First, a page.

I recognise it is unforgivable to say you don’t like being a bridesmaid. The phenomenal honour of being part of anyone’s Special Day is supposed to short circuit such selfish notions; we maids are meant to operate en masse, with smiles fixed on our faces. I am writing this anonymously because I still have to perform this sacred duty at two more weddings in the next year. It is an honour. It is also an almighty faff.
The label is apt; I do feel like a maid. But I’m not even being paid minimum wage to run around doing the bidding of my bridal bosses. I’m sending daily group emails, coordinating hen party payments and embossing endless invitations all for a mention in the best man’s speech and, if I’m lucky, a fifteen quid necklace by way of thanks.
It’s about much more than that, of course. I am doing all this because these brides are my dearest friends, my surrogate family. Together we used to fall down drunk, explore foreign countries and spend hours dissecting episodes of The OC. All we ever talk about now is finding ribbons in the right shade of coral. This may sound like the bitterness of a bridesmaid jonesing to be a bride, but, on the contrary, my lovely boyfriend and I have been involved in enough wedding preparation to have solemnly pledged never to put ourselves, or our bank balances, through the strain.
The sums are eye-watering, for everyone involved. My latest maid mission has set me back £600 so far, and counting. I am so happy for the bride. So glad that she escaped the raging ex who slashed her self-esteem to ribbons, and chuffed that she is marrying the lovely man who put her back together. I just wish that sharing in that happiness didn’t mean handing over £200 for a hen weekend, the highlight of which was a raucous game of hot tub I Have Never with her old workmates.
And that was one that went well. I’ve seen the full range of hen party politics, from arsey Facebook messages to the kind of rolling boil resentment that leaves you questioning your very sense of self.
I, for example, am glad that I share the planet with super-organised, spreadsheet colour-coding people. But I am not one of them. If you give me a task and a deadline, all is well. If you give me 15 emails in two hours about the Mr and Mrs game, all is not. And if you turn every communication into a snide who-knows the-bride-better battle, I will spend our entire hen party afternoon tea wanting to throw scones at your stupid head.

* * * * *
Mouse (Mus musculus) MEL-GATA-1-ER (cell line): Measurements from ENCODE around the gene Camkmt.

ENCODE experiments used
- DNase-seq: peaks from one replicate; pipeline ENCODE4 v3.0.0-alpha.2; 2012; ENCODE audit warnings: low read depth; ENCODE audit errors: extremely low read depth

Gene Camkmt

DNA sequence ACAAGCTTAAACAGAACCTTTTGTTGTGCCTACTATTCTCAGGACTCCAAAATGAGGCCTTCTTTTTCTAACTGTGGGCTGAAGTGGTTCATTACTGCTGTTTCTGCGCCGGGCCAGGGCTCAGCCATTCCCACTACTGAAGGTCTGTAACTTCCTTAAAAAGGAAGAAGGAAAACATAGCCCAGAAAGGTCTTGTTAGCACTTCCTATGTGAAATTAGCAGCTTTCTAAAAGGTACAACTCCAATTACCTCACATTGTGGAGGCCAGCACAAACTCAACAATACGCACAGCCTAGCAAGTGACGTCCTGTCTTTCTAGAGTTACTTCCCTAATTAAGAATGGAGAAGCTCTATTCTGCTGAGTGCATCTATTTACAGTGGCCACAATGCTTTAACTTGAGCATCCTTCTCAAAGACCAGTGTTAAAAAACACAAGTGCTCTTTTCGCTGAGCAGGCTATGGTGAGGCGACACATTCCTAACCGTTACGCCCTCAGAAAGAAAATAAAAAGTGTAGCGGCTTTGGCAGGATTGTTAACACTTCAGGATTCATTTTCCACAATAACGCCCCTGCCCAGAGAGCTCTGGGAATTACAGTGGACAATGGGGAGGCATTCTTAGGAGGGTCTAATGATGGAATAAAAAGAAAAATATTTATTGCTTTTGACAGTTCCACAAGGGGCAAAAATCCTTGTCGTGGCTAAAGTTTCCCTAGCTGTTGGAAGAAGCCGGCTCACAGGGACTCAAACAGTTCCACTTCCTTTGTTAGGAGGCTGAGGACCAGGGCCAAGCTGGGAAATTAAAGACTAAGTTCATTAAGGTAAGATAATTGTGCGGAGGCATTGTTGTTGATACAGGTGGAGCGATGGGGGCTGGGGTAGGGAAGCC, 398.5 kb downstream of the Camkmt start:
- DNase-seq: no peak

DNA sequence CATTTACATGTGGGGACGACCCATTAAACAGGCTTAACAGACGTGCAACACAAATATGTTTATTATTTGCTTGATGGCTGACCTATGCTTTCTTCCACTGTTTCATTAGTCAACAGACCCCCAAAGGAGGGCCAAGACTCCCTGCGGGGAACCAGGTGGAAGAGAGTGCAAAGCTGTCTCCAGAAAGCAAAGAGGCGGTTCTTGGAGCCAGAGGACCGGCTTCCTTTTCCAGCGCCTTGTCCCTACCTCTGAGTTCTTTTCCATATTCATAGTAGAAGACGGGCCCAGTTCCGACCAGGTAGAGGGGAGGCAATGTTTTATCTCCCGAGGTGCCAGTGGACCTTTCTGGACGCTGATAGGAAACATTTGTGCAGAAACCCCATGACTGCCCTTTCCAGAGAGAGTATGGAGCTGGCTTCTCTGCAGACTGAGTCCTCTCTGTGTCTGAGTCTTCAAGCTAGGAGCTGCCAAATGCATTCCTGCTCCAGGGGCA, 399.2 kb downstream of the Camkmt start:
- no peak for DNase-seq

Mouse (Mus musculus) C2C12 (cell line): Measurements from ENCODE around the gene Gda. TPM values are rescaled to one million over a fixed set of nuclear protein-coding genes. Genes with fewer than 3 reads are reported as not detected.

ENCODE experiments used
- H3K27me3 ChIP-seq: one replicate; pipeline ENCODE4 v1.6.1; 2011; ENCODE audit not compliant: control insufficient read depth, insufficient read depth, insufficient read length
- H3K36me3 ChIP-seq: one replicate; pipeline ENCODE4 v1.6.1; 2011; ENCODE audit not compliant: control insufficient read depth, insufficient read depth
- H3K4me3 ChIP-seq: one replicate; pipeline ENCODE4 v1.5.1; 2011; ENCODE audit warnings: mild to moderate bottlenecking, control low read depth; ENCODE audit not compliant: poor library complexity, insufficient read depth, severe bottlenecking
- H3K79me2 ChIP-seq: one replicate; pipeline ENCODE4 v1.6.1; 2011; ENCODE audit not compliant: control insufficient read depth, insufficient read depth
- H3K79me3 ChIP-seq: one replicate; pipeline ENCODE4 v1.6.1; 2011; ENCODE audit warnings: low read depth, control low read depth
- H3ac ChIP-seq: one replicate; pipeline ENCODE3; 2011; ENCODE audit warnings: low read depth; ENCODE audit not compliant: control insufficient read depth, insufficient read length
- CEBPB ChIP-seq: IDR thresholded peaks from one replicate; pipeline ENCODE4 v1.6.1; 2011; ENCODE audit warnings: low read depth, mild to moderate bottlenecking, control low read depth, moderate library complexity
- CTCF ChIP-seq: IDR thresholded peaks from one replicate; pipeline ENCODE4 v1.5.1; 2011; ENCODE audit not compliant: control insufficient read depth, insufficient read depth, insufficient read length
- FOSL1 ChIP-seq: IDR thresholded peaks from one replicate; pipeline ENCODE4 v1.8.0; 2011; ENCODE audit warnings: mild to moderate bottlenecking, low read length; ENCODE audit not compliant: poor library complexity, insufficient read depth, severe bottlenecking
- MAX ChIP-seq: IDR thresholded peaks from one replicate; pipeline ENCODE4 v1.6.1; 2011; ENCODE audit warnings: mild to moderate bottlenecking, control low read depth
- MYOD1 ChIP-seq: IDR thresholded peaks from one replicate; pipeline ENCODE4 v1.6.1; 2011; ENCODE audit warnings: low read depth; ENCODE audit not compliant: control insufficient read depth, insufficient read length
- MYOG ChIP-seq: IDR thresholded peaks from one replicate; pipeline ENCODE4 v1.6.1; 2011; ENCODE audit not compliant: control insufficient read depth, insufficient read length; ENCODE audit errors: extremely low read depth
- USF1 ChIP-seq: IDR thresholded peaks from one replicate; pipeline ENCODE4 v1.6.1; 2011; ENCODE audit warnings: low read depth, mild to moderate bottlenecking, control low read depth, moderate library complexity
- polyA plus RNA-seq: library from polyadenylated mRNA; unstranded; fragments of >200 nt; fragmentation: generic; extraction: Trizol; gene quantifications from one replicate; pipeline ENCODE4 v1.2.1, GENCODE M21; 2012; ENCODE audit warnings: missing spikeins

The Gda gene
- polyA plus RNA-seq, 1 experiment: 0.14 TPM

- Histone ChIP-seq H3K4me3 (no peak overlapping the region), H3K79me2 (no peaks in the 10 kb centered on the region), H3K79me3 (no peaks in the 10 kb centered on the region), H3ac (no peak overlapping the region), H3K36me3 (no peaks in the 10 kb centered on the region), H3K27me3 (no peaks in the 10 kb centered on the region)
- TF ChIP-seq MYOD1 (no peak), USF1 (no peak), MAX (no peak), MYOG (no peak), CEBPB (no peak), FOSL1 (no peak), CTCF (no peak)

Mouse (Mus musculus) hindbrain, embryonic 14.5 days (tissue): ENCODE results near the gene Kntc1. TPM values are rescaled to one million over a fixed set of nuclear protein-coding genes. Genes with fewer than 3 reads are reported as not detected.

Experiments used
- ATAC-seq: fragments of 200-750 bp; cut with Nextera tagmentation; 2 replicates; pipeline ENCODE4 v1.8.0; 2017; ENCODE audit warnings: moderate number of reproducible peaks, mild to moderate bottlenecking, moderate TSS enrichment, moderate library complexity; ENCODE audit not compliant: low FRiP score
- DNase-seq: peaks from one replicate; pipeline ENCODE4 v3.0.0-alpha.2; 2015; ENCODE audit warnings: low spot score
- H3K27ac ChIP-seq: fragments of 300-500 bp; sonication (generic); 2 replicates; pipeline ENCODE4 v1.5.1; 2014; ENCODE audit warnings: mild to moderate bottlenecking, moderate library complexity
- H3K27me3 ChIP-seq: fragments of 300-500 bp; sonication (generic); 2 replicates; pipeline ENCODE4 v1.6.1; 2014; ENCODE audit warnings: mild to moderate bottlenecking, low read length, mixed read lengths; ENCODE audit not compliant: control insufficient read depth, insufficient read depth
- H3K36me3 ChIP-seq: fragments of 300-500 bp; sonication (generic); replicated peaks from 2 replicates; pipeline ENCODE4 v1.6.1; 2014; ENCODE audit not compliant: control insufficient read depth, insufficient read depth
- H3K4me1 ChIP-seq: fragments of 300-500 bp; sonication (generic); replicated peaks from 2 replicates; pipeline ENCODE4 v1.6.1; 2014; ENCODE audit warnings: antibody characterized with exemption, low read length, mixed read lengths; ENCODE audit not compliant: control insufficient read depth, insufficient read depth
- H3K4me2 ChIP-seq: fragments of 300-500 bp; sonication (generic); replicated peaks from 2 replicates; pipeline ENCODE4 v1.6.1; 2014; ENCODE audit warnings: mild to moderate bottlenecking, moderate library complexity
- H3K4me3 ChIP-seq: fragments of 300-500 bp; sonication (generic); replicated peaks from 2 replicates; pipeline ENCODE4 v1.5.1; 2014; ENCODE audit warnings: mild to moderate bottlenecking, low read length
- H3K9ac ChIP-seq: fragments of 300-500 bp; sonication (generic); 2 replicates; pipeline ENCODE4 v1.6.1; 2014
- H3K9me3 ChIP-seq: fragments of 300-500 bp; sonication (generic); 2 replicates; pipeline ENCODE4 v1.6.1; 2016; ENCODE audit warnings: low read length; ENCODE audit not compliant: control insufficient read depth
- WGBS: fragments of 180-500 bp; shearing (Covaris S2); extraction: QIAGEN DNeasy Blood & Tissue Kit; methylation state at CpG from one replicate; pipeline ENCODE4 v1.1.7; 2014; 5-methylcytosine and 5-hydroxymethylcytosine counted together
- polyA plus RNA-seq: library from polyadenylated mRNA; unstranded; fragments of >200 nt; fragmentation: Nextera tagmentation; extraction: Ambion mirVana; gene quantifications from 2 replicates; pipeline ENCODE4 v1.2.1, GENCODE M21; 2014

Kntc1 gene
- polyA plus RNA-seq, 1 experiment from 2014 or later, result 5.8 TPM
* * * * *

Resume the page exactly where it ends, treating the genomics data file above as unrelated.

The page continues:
The brilliant Bridesmaids was a watershed moment, finally giving a voice to us stressed, oppressed maids. Kristen Wiig’s character blurted the truth we’ve been bottling up for so long: that joining a bunch of women you don’t know to become assistant project managers on a high-stakes social event isn’t actually particularly enjoyable. There were pop culture hints before, of course; the ever-brilliant Samantha Jones in Sex And The City pleaded with Charlotte, ‘I’d love to be left out!’, and even Katherine Heigl’s saccharine character in 27 Dresses had her moments of maid malaise. Notice the lack of films about how enjoyable and fulfilling it is to be a bridesmaid? That’s because it’s not.
Except for one group: little girls. They love it. So, why not just have pre-teens as bridesmaids? Or, as we can’t really have eight-year-olds buying the penis straws, ask for volunteers. (Yes, technically I have been asked before assuming maid duties, but has anyone ever actually said no? If so, you have my respect.)
Let the organised people have the gig, and give them almighty thanks for the time-consuming, cash-absorbing, selfless and beautiful task they have undertaken. The rest of us, now off the hook, will do everything else. We’ll buy thoughtful presents. We’ll chat to strange relatives. We will start the dancing when the band comes on. And we’ll do it all with a smile on our faces – because we haven’t had two hundred conversations about coral ribbons.